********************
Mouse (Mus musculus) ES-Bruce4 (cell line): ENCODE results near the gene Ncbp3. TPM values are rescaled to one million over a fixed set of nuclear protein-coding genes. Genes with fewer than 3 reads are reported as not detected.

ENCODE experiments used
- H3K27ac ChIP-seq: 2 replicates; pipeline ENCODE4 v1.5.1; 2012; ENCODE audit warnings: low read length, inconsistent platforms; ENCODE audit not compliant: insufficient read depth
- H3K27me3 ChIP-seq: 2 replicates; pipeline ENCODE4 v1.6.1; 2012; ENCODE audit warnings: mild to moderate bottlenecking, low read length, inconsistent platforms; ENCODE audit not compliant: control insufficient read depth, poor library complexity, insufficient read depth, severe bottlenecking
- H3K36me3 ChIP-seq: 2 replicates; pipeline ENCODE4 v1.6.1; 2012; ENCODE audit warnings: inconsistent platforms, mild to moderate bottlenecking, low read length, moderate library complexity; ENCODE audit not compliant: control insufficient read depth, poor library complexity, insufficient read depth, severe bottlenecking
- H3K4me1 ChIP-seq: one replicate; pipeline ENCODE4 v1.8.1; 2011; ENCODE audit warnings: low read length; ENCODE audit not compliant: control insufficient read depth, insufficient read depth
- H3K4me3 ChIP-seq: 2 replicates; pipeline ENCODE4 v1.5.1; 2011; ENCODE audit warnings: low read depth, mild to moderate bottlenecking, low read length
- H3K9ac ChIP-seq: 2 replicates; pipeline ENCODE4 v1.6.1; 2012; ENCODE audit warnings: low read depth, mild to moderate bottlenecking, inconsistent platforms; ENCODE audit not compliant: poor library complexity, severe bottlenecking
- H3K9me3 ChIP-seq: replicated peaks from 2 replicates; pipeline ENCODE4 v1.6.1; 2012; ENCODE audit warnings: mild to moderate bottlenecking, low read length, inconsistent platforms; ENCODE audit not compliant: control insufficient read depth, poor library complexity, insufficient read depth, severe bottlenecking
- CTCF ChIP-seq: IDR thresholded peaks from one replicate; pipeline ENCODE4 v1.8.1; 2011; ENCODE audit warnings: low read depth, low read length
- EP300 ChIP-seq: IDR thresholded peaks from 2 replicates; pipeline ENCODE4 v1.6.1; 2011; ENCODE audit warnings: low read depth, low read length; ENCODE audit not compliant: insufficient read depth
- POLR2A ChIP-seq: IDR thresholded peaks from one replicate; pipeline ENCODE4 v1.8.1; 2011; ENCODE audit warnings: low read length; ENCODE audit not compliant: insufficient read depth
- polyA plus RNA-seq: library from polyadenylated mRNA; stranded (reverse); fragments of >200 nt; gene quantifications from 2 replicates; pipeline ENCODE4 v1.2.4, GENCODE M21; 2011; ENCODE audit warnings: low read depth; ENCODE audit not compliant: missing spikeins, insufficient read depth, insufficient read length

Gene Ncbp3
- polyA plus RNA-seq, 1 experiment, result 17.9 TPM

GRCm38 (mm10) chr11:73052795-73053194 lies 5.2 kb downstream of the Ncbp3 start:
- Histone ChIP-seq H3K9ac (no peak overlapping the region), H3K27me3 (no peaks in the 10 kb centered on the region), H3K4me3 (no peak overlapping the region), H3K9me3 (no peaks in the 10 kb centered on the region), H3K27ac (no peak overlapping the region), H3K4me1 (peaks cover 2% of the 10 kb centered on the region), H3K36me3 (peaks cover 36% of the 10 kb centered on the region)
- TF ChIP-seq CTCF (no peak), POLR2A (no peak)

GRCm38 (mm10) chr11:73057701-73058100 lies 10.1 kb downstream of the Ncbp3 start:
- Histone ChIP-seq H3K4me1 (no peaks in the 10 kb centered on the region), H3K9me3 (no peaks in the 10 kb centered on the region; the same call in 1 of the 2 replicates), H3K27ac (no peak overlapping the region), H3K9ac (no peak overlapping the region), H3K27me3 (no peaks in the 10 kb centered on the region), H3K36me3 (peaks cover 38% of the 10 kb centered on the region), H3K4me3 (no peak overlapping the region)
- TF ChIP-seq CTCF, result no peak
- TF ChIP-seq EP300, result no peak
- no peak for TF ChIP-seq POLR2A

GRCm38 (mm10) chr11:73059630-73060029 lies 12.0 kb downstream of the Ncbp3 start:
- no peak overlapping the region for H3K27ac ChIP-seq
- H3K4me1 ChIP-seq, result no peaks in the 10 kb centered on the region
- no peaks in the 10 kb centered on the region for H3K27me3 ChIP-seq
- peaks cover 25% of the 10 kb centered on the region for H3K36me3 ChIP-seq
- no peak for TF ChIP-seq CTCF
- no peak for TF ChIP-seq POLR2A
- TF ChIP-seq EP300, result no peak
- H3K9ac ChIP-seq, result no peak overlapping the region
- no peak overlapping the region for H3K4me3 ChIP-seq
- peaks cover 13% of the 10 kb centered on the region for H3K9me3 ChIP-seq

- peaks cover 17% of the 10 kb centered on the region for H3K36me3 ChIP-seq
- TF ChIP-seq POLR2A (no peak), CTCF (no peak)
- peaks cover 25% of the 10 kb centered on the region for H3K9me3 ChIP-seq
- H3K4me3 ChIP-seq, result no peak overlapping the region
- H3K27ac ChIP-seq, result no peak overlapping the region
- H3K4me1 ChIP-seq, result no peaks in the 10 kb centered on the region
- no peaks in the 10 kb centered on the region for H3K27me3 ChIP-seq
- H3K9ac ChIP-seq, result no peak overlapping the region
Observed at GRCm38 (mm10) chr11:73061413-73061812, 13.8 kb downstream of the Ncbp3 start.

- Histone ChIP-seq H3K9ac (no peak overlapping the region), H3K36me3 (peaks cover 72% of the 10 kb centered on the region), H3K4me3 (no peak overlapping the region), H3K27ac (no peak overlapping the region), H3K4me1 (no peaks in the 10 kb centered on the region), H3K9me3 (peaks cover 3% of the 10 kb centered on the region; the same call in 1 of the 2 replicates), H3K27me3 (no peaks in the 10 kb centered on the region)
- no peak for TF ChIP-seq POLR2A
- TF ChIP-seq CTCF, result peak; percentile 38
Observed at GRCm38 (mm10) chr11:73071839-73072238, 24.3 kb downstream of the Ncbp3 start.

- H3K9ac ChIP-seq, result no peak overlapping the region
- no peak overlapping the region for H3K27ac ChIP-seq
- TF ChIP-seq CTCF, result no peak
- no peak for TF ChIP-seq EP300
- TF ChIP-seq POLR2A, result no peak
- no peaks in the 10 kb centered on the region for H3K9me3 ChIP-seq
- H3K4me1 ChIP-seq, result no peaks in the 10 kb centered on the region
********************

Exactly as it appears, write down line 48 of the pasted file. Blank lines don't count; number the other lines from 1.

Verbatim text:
- H3K9ac ChIP-seq, result no peak overlapping the region